There is no doubt that economics has played a significant role in international politics throughout history. The desire for control over economic resources has been part of struggles among political groups for along time. One can say that economic factors have always been essential to the affairs of nations. The interaction between economic and political factors has been transformed in fundamental ways over the past few centuries and decades. How scholars have come to understand these changes has given rise to different theoretical and 'scientific' perspectives on international relations, and new fields of study being pursued, such as international political economy. I will begin by giving a liberal account of the relationship between the economy, the state and power.
Liberal idealism in international politics did not re-emerge, after the devastation of the Second World War, until the 1970s. Rapid advances in technology, the growth of organisations like the European Community, and the impact of events like the 1973 oil crisis pointed towards evidence of growing interdependence between states.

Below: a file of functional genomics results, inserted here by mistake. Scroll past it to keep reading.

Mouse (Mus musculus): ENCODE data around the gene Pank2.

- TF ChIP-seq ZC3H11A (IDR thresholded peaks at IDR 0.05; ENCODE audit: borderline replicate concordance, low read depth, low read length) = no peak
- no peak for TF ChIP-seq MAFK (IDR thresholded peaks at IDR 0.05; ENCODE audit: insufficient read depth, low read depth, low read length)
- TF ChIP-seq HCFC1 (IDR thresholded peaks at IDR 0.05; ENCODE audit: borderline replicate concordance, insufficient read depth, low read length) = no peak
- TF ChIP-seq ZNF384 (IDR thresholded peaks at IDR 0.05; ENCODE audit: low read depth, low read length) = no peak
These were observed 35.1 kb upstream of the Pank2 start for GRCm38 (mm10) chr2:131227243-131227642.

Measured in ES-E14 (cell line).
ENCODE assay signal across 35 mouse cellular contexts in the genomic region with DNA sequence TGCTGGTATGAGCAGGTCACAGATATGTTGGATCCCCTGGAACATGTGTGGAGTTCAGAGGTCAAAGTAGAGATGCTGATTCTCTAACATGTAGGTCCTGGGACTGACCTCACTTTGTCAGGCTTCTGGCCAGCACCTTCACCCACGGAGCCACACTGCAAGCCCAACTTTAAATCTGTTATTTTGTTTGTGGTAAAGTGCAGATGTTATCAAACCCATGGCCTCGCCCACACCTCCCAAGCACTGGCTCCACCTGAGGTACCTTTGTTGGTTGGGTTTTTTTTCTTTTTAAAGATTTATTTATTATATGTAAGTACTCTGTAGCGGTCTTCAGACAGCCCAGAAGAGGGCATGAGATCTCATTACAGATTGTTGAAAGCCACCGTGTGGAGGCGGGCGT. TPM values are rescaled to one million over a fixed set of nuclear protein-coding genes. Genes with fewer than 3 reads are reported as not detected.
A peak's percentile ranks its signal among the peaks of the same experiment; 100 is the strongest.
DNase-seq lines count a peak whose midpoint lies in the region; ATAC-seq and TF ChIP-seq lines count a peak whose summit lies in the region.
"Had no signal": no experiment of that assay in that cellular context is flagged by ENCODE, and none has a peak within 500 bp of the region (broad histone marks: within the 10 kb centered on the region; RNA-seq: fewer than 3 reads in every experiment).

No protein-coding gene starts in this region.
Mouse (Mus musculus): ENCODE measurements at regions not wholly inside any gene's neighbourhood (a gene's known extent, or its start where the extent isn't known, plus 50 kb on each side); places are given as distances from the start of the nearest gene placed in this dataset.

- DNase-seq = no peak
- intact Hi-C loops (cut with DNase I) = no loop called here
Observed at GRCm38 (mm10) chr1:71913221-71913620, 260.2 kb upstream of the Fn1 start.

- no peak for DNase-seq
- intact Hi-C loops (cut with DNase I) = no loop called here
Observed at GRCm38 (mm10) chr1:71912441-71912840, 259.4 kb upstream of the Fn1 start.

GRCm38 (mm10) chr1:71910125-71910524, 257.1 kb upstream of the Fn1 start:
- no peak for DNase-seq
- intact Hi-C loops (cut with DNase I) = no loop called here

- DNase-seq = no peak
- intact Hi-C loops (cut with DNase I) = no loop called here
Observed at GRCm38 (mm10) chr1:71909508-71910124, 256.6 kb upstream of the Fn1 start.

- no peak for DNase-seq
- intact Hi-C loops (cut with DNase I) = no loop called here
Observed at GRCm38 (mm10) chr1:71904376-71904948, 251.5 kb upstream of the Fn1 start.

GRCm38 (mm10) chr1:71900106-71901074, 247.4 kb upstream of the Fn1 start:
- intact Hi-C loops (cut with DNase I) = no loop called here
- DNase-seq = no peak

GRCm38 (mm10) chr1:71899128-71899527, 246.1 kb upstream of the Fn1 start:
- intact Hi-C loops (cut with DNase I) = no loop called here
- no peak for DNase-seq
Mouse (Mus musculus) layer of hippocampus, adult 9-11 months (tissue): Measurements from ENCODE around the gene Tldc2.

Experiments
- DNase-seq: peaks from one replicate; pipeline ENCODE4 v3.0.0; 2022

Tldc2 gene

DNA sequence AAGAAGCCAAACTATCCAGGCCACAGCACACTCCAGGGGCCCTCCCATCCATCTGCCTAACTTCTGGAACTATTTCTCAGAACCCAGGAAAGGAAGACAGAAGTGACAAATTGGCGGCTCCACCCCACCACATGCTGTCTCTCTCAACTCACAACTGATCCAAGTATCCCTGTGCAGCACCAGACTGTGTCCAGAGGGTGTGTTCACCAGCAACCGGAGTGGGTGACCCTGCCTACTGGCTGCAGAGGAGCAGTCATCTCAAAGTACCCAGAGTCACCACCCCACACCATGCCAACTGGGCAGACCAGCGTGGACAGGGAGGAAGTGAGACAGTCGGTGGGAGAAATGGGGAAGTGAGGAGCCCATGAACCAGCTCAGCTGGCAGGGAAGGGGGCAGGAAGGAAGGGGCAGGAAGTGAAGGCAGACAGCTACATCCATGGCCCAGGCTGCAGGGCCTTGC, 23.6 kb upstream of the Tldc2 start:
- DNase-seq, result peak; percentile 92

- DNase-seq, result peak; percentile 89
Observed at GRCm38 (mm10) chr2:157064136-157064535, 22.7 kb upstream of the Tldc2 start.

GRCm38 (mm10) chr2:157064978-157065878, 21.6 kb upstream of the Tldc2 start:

At the same time liberal literature made significant inroads into the rigid inside/outside, domestic/international distinctions characteristic of realism, with the emergence of trans-national relations and world society.
Modern interdependency theory uses free trade and the removal of barriers to commerce as proof to their claims. "The rise of regional economic integration in Europe was inspired by the belief that the likelihood of conflict between states would be reduced by creating a common interest in trade and economic collaboration amongst members of the same geographical region."
European powers, instead of resolving their differences militarily, would cooperate within a commonly agreed economic and political framework for their mutual benefit. Eventually cooperation between states would increase and broaden as mutual advantages could be gained. Membership of the European Union would entail compliance with its...